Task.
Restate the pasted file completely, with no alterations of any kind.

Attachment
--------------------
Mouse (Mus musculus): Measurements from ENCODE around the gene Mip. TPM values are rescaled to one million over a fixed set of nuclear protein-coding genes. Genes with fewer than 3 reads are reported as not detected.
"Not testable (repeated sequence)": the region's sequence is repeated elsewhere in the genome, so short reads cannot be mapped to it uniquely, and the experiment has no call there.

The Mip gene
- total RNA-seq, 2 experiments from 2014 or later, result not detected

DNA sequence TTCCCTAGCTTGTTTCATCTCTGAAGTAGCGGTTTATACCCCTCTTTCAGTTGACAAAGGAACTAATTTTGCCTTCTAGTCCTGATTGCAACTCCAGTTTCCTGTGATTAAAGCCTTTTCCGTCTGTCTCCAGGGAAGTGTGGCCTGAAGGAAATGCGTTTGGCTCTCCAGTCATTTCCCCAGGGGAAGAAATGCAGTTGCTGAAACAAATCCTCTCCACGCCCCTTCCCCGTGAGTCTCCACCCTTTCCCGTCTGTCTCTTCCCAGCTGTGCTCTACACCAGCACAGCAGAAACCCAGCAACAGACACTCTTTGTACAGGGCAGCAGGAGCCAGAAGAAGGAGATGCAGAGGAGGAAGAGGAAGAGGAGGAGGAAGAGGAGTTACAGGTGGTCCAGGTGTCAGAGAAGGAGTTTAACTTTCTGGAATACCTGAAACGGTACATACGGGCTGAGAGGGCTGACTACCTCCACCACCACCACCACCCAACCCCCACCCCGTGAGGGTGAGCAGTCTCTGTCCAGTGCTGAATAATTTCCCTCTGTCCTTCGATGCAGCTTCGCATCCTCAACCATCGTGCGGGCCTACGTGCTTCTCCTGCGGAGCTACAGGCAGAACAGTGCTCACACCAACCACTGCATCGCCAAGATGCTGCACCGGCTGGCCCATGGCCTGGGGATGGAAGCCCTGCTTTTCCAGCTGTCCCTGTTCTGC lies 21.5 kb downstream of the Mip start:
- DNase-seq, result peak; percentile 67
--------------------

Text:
Mouse (Mus musculus): Measurements from ENCODE around the gene Mip. TPM values are rescaled to one million over a fixed set of nuclear protein-coding genes. Genes with fewer than 3 reads are reported as not detected.
"Not testable (repeated sequence)": the region's sequence is repeated elsewhere in the genome, so short reads cannot be mapped to it uniquely, and the experiment has no call there.

The Mip gene
- total RNA-seq, 2 experiments from 2014 or later, result not detected

DNA sequence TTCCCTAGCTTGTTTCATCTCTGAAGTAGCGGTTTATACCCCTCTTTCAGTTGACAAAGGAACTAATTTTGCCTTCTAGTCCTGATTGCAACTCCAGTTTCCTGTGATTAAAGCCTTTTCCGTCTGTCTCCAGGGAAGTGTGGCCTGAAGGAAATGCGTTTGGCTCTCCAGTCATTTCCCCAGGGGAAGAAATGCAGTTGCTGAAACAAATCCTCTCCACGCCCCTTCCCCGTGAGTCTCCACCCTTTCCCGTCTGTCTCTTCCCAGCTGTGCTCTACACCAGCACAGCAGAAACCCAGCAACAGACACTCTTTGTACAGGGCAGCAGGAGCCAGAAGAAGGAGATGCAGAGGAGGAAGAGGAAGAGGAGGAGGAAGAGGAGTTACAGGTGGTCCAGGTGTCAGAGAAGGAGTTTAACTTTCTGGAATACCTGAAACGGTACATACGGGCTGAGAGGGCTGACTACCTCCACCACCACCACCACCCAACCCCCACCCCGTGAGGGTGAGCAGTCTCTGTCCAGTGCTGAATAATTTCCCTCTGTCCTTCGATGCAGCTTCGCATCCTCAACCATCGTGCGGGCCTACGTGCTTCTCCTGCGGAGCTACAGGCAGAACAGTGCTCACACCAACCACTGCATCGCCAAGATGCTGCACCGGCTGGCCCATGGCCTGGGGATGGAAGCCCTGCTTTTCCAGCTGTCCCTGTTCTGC lies 21.5 kb downstream of the Mip start:
- DNase-seq, result peak; percentile 67